Video: Walz announces plan for new COVID-19 saliva testing labAug 26, 2020 06:16AM ● By Editor
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Governor Tim Walz announced that Minnesota has partnered with the nation's largest distributor of saliva testing for COVID-19 to create a new lab in Minnesota.
Officials are finalizing the $14.66 million contract with Vault Health and RUCDR Infinite Biologics.
“Public-private partnerships are the key to success in our state’s effort to combat COVID-19,” Governor Walz said in a statement. “We’ve come a long way on testing thanks to our work with the Mayo Clinic, the University of Minnesota, and our state’s health systems, but we’re looking to make COVID-19 tests even more accessible. That’s why we’re excited to announce a new, innovative partnership with Vault Health and RUCDR Infinite Biologics that will further expand Minnesota’s testing capacity. This means more options for Minnesotans looking to get tested, and more diverse capabilities in terms of our overall strategy should we ever run into supply shortages or other hurdles down the road.”
The new lab will be able to process as many as 30,000 samples per day if running in three shifts.
At full capacity, the lab would create 250 jobs at its currently planned location in Oakdale.
The state's current testing capacity is at around 20,000 to 22,000 tests per day.
“Minnesota continues to be a leader in responding to this pandemic and planning ahead for the people of our state,” said Lt. Governor Flanagan. “This partnership will help eliminate barriers to testing, allowing us to provide saliva testing with a quick and reliable turnaround of results.”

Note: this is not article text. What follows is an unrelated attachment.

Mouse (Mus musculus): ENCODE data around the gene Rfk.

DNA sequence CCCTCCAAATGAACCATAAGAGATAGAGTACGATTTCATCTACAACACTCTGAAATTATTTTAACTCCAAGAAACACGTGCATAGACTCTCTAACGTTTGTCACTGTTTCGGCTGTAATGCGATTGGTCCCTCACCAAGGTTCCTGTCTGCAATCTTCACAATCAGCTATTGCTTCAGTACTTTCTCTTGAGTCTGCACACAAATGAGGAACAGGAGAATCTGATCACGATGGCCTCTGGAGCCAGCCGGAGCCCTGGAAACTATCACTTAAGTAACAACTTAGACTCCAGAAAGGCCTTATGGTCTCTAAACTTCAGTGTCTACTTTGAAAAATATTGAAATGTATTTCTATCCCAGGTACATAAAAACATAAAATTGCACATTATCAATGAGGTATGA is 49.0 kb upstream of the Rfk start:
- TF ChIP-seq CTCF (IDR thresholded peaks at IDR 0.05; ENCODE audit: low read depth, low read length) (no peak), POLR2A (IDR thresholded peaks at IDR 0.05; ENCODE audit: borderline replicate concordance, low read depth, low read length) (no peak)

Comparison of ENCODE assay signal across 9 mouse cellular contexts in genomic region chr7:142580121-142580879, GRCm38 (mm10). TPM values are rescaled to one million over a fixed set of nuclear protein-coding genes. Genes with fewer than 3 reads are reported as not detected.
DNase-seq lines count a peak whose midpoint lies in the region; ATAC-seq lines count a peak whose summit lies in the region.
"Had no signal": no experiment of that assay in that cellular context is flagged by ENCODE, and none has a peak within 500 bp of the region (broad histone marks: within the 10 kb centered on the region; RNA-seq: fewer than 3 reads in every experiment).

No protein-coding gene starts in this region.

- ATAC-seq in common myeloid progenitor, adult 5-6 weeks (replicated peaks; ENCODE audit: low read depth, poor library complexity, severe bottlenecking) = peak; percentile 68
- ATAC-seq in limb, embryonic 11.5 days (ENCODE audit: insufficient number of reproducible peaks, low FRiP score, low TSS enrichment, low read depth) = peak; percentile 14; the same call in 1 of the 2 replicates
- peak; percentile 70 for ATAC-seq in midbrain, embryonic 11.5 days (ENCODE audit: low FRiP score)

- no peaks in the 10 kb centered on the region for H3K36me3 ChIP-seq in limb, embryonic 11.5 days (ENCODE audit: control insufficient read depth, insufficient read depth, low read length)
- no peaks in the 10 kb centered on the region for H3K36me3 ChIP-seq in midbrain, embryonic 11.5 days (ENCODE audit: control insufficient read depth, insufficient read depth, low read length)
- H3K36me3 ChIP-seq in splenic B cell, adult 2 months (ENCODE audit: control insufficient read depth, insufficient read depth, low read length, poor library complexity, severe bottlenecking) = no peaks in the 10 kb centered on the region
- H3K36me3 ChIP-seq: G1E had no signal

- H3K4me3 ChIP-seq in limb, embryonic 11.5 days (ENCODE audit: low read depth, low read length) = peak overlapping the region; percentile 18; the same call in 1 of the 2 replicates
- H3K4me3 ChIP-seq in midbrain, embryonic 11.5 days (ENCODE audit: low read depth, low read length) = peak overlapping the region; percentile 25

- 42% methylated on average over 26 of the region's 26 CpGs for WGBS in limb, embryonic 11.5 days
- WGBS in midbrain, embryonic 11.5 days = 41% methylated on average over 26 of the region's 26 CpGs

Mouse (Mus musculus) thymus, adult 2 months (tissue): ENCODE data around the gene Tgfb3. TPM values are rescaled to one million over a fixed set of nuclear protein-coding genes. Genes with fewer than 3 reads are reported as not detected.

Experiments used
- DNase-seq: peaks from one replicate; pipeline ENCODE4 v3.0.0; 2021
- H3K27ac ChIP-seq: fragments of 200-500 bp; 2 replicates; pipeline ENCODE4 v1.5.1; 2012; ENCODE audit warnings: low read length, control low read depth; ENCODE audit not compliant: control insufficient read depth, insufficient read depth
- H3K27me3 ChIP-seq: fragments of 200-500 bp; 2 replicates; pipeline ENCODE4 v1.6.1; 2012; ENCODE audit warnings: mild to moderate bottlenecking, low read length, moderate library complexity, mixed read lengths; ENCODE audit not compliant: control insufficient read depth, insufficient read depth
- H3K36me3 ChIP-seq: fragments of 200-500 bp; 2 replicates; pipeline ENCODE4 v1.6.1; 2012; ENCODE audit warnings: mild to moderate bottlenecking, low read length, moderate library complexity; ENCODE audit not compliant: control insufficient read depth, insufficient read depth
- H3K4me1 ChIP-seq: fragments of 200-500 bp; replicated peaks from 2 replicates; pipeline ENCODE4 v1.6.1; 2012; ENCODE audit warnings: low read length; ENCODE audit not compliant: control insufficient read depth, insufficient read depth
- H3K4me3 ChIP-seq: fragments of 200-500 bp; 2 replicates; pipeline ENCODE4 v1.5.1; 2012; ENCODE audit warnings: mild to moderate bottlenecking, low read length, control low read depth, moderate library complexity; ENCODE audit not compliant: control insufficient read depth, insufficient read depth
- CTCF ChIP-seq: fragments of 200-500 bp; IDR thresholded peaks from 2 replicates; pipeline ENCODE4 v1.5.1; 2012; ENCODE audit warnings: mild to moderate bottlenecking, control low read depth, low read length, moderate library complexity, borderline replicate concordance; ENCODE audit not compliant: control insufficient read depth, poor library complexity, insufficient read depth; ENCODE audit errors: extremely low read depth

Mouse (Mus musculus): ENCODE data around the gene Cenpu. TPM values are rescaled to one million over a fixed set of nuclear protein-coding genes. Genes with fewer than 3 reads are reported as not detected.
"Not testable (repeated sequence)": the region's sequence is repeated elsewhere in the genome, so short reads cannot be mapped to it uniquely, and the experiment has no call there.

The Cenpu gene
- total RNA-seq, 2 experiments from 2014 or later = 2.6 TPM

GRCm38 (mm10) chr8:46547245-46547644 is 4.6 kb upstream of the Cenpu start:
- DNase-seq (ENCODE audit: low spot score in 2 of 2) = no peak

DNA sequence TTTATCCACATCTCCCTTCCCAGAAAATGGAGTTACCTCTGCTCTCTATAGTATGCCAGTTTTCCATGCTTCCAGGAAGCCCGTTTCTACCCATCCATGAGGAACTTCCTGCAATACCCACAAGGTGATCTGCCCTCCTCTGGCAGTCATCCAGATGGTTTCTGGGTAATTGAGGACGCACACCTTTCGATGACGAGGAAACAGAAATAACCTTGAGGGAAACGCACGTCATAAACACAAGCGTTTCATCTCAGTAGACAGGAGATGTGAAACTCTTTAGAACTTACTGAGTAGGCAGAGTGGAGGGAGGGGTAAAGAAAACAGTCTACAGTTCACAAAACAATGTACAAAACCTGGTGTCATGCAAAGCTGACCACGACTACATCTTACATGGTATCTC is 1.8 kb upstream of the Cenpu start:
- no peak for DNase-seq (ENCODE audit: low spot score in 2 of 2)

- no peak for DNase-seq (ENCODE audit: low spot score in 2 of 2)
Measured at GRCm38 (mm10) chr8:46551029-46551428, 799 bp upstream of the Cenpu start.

There will potentially be three ways to access the saliva tests:
- The state will set up 10 semi-permanent sites where any Minnesotan can access the test.
- The state and other partners will offer testing through mobile testing events.
- Vault Health provides logistics and telehealth services to perform the saliva test at home, but the state has yet to define the parameters of mail-order testing.
The saliva test can be done without in-person interactions, which means there is no risk of transmission or need for personal protective equipment.
To obtain a sample, a person spits into a funnel attached to a small test tube and once enough saliva is in the tube, it is closed with a plug, which releases a preservative into the sample, making it last for up to two weeks, without refrigeration.
Infectious Disease Division Director Kris Ehresmann said that the bottom line is that the saliva test can be used with confidence, doesn't require PPE and is more comfortable. Ehresmann added that it does take a good amount of saliva but that it is "a good solid test, and we feel good about using it."
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